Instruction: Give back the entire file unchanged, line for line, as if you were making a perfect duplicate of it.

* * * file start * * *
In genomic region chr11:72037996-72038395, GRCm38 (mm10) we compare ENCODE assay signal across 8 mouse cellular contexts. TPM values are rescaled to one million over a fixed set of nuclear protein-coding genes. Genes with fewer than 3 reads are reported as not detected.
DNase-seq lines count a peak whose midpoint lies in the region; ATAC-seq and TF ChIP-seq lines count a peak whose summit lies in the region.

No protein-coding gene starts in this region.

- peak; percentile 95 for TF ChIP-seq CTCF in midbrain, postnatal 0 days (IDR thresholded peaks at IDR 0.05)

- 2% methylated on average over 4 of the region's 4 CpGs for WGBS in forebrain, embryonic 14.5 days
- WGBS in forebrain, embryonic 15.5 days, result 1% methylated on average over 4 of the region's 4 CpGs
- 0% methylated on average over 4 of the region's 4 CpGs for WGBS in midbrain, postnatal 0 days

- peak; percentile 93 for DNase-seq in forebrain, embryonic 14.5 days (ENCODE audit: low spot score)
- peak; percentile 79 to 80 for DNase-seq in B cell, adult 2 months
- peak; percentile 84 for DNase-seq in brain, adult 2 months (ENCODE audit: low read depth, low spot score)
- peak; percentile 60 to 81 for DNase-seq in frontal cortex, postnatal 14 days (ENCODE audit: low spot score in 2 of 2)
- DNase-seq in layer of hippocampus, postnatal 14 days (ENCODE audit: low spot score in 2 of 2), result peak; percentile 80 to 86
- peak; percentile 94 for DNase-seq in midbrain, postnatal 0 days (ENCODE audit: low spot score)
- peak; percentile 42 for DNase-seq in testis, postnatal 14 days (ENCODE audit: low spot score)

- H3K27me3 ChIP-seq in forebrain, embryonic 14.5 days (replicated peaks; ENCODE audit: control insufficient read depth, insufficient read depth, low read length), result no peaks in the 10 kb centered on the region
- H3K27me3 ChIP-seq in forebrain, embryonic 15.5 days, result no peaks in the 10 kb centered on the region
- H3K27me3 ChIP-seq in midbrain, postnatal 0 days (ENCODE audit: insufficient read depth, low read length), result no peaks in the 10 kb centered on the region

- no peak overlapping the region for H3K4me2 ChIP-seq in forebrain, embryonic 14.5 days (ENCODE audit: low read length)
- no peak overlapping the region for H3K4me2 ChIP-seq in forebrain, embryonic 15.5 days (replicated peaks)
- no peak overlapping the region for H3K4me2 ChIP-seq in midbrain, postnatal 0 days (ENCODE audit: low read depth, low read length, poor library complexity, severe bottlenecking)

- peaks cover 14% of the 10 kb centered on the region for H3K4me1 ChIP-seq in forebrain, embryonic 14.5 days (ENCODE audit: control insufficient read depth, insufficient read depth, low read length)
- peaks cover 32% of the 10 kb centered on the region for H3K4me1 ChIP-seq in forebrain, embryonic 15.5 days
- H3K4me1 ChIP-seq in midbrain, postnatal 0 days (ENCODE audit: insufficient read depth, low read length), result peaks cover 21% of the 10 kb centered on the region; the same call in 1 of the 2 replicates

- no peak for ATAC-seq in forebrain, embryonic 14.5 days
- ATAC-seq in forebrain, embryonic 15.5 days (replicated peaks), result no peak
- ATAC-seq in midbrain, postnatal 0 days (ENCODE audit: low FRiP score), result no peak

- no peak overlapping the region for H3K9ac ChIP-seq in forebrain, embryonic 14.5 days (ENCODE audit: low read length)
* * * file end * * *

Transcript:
In genomic region chr11:72037996-72038395, GRCm38 (mm10) we compare ENCODE assay signal across 8 mouse cellular contexts. TPM values are rescaled to one million over a fixed set of nuclear protein-coding genes. Genes with fewer than 3 reads are reported as not detected.
DNase-seq lines count a peak whose midpoint lies in the region; ATAC-seq and TF ChIP-seq lines count a peak whose summit lies in the region.

No protein-coding gene starts in this region.

- peak; percentile 95 for TF ChIP-seq CTCF in midbrain, postnatal 0 days (IDR thresholded peaks at IDR 0.05)

- 2% methylated on average over 4 of the region's 4 CpGs for WGBS in forebrain, embryonic 14.5 days
- WGBS in forebrain, embryonic 15.5 days, result 1% methylated on average over 4 of the region's 4 CpGs
- 0% methylated on average over 4 of the region's 4 CpGs for WGBS in midbrain, postnatal 0 days

- peak; percentile 93 for DNase-seq in forebrain, embryonic 14.5 days (ENCODE audit: low spot score)
- peak; percentile 79 to 80 for DNase-seq in B cell, adult 2 months
- peak; percentile 84 for DNase-seq in brain, adult 2 months (ENCODE audit: low read depth, low spot score)
- peak; percentile 60 to 81 for DNase-seq in frontal cortex, postnatal 14 days (ENCODE audit: low spot score in 2 of 2)
- DNase-seq in layer of hippocampus, postnatal 14 days (ENCODE audit: low spot score in 2 of 2), result peak; percentile 80 to 86
- peak; percentile 94 for DNase-seq in midbrain, postnatal 0 days (ENCODE audit: low spot score)
- peak; percentile 42 for DNase-seq in testis, postnatal 14 days (ENCODE audit: low spot score)

- H3K27me3 ChIP-seq in forebrain, embryonic 14.5 days (replicated peaks; ENCODE audit: control insufficient read depth, insufficient read depth, low read length), result no peaks in the 10 kb centered on the region
- H3K27me3 ChIP-seq in forebrain, embryonic 15.5 days, result no peaks in the 10 kb centered on the region
- H3K27me3 ChIP-seq in midbrain, postnatal 0 days (ENCODE audit: insufficient read depth, low read length), result no peaks in the 10 kb centered on the region

- no peak overlapping the region for H3K4me2 ChIP-seq in forebrain, embryonic 14.5 days (ENCODE audit: low read length)
- no peak overlapping the region for H3K4me2 ChIP-seq in forebrain, embryonic 15.5 days (replicated peaks)
- no peak overlapping the region for H3K4me2 ChIP-seq in midbrain, postnatal 0 days (ENCODE audit: low read depth, low read length, poor library complexity, severe bottlenecking)

- peaks cover 14% of the 10 kb centered on the region for H3K4me1 ChIP-seq in forebrain, embryonic 14.5 days (ENCODE audit: control insufficient read depth, insufficient read depth, low read length)
- peaks cover 32% of the 10 kb centered on the region for H3K4me1 ChIP-seq in forebrain, embryonic 15.5 days
- H3K4me1 ChIP-seq in midbrain, postnatal 0 days (ENCODE audit: insufficient read depth, low read length), result peaks cover 21% of the 10 kb centered on the region; the same call in 1 of the 2 replicates

- no peak for ATAC-seq in forebrain, embryonic 14.5 days
- ATAC-seq in forebrain, embryonic 15.5 days (replicated peaks), result no peak
- ATAC-seq in midbrain, postnatal 0 days (ENCODE audit: low FRiP score), result no peak

- no peak overlapping the region for H3K9ac ChIP-seq in forebrain, embryonic 14.5 days (ENCODE audit: low read length)